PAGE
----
The US state of North Carolina lies in the southeastern region of the country and has a mixed landscape ranging from the beaches of the Atlantic Ocean to the mountainous Appalachian Mountains. The many rivers within the state eventually drain into either one of two drainage basins namely the Atlantic Ocean and the Gulf of Mexico. The rivers of North Carolina have several uses such as recreational, fishing, wildlife habitats, sources of water, cultural uses, and many more.
The 10 Longest Rivers in North Carolina
The longest river in North Carolina is the Roanoke River with an approximate length of 410 miles followed by the New River in the second position with a length of about 320 miles. The Neuse River is third with an approximate length of 275 miles. The Pee Dee and the Catawba rivers are in the fourth and the fifth positions with approximate lengths of 232 and 220 miles respectively. The differences in length between the rivers from the sixth position to the ninth does not exceed two miles. The Tar River in the sixth position has a length about 215 miles while the French Broad River in the ninth place is about 213 miles long. The shortest river is the Cape Fear River with a length of about 202 miles.
This river is the longest in North Carolina with its flow starting at Lafayette, Virginia (where two its forks merge) and finally drains into the Atlantic Ocean. This river is responsible for the drainage of a large swath of land from the eastern side of the Appalachian Mountains all the way to Albemarle Sound. The main tributaries include the Big Otter River, the Falling River, and the Dan River. An 81-mile stretch of the river between Lake Leesville and Lake Kerr, both in Virginia, is known as the Staunton River. Historically, the area around the river was the place where the first settlers of Virginia saw it fit to make the first settlements. Due to its dangerous spring floods, this river is sometimes known as the “River of Death.”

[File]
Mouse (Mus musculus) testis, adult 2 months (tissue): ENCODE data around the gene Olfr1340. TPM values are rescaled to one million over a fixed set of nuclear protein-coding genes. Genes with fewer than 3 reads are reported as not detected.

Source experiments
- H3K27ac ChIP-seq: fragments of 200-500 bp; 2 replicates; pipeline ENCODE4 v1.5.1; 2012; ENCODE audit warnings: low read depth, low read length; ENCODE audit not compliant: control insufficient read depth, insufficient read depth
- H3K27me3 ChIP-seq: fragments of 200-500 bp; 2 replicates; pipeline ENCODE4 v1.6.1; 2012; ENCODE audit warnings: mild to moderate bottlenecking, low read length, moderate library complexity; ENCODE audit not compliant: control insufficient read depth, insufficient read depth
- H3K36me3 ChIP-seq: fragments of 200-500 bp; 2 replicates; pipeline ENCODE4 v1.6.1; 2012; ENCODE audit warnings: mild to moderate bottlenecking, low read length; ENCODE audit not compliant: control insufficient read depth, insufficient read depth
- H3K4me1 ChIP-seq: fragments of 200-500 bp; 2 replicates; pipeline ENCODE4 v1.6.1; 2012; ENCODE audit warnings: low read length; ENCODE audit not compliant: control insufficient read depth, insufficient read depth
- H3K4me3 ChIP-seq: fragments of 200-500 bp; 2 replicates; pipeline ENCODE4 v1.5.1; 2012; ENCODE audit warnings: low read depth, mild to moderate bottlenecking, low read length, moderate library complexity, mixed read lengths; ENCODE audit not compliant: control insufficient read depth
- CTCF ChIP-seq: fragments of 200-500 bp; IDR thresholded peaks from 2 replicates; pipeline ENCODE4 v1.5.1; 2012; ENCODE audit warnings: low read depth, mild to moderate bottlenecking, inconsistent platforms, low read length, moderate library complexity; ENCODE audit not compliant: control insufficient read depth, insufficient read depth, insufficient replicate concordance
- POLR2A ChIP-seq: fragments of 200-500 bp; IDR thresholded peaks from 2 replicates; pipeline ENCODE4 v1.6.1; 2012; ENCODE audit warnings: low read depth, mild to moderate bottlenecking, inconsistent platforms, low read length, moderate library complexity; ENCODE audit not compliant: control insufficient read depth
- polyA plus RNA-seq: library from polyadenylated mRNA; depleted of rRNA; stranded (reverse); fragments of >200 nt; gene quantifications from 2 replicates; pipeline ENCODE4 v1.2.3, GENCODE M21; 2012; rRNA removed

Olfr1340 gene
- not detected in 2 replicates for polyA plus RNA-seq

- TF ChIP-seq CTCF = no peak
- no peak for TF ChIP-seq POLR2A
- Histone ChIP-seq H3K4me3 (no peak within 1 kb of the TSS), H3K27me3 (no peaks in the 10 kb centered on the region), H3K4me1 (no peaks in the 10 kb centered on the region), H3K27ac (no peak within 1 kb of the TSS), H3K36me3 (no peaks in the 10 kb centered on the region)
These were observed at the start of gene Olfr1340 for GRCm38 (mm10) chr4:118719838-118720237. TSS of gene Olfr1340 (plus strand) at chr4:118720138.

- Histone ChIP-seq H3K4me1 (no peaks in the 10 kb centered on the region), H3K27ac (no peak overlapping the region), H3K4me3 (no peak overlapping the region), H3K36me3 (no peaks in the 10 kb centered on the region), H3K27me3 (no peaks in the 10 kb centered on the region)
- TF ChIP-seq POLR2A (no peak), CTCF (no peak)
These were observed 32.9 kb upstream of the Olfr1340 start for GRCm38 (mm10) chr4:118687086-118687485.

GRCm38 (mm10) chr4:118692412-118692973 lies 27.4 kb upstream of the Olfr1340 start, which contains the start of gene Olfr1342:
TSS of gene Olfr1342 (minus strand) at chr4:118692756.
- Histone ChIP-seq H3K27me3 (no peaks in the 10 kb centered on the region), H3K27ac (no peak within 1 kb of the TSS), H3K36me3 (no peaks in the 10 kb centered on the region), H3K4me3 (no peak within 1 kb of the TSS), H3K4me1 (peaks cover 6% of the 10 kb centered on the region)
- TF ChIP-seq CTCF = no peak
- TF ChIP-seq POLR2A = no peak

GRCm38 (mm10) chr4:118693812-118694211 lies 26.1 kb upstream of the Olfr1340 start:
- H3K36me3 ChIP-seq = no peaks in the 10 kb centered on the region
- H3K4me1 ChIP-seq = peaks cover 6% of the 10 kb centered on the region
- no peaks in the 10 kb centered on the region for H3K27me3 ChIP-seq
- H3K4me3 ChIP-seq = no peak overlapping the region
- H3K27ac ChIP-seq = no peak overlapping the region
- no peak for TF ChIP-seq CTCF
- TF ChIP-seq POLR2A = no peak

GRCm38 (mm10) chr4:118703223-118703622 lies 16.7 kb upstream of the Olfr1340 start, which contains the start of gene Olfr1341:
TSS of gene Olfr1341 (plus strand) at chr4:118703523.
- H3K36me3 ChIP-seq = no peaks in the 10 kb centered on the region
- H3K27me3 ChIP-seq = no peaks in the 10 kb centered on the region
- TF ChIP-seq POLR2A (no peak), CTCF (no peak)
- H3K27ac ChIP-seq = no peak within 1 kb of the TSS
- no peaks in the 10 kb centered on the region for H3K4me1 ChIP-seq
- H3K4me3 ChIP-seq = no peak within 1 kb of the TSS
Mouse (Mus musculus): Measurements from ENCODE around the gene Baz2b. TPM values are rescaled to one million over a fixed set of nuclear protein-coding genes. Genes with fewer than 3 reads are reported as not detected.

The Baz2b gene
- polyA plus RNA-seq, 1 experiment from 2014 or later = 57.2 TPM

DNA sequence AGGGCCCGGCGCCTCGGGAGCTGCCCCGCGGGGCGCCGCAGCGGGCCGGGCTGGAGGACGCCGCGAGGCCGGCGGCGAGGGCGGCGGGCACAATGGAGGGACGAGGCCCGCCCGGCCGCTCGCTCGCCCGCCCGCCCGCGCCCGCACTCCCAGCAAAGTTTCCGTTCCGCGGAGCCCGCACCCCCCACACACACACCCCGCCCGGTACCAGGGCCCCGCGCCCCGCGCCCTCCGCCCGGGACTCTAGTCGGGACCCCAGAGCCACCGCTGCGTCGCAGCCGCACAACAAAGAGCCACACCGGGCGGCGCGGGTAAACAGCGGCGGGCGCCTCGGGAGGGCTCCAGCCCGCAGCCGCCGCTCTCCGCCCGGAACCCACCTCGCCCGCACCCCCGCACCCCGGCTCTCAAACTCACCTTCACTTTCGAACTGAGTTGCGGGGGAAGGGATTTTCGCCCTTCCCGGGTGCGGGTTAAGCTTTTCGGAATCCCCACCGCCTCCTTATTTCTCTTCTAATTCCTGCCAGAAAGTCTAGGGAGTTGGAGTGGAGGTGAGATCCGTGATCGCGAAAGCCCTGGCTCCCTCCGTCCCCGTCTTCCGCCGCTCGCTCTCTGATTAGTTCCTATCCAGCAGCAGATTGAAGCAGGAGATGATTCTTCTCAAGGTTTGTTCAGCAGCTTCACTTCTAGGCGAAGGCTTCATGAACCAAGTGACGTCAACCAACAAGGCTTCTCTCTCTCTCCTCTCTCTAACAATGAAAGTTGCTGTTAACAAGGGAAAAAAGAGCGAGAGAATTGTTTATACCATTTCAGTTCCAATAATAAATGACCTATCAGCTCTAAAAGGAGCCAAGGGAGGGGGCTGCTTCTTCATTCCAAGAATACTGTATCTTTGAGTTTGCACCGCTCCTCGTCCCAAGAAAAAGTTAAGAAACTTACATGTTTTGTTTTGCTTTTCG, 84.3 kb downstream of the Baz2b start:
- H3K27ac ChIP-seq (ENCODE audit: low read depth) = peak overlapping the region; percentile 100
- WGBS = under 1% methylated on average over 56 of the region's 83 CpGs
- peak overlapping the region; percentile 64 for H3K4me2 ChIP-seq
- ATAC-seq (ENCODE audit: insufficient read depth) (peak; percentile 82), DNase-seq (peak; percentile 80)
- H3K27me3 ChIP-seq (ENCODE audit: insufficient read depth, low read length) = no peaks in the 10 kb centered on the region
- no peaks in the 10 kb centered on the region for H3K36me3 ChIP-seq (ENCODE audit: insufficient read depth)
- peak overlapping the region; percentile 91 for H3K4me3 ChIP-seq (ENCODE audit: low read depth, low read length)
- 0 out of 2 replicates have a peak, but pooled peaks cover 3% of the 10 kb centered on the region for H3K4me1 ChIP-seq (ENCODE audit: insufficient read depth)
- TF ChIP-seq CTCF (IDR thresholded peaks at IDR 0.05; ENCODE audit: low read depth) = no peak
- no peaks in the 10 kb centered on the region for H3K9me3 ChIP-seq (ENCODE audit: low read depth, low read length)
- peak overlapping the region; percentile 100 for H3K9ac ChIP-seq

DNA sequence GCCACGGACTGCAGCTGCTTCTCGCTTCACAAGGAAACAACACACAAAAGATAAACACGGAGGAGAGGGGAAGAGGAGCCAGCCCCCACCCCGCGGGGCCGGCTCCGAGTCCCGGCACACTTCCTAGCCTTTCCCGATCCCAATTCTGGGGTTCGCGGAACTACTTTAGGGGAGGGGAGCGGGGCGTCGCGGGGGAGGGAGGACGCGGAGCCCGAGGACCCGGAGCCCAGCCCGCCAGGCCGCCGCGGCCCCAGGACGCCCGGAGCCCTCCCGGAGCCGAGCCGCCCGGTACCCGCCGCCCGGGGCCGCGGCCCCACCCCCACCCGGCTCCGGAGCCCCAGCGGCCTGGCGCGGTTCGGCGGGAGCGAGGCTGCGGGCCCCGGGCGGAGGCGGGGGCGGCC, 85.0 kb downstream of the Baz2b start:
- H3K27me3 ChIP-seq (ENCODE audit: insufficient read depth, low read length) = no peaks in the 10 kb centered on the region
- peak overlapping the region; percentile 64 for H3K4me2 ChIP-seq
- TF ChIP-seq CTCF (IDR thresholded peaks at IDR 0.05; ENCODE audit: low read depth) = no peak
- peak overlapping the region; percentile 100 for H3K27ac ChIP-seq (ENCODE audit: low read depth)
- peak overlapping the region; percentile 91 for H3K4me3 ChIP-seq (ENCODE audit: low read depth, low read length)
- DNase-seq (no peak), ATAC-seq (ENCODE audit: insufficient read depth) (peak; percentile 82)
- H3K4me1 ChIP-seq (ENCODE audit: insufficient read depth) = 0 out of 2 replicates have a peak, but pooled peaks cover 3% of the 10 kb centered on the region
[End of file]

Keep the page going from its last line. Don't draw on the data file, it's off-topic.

The Neuse River is the longest river within the state of North Carolina that flows entirely within the state. The river has its source at Piedmont in North Carolina and eventually drains into Pamlico Sound. The drainage basin of the river measures about 5,630 square miles and is also entirely within the state. Eventually, it joins up with other rivers and finally drains into the Atlantic Ocean. In recent times, the river has been affected negatively by several cases of pollution ranging from agricultural waste to storm runoffs. The Pfiesteria piscicida present in the water may also be responsible in some way for the death of fish.
Cape Fear River
This black-water river, which is also the shortest river on this list, is located on the eastern side of central North Carolina. The major source of the river is within the state of North Carolina while the mouth is at the Atlantic Ocean at a place close to Cape Fear. In the colonial times, the river was crucial in providing transportation towards the inner regions of North Carolina.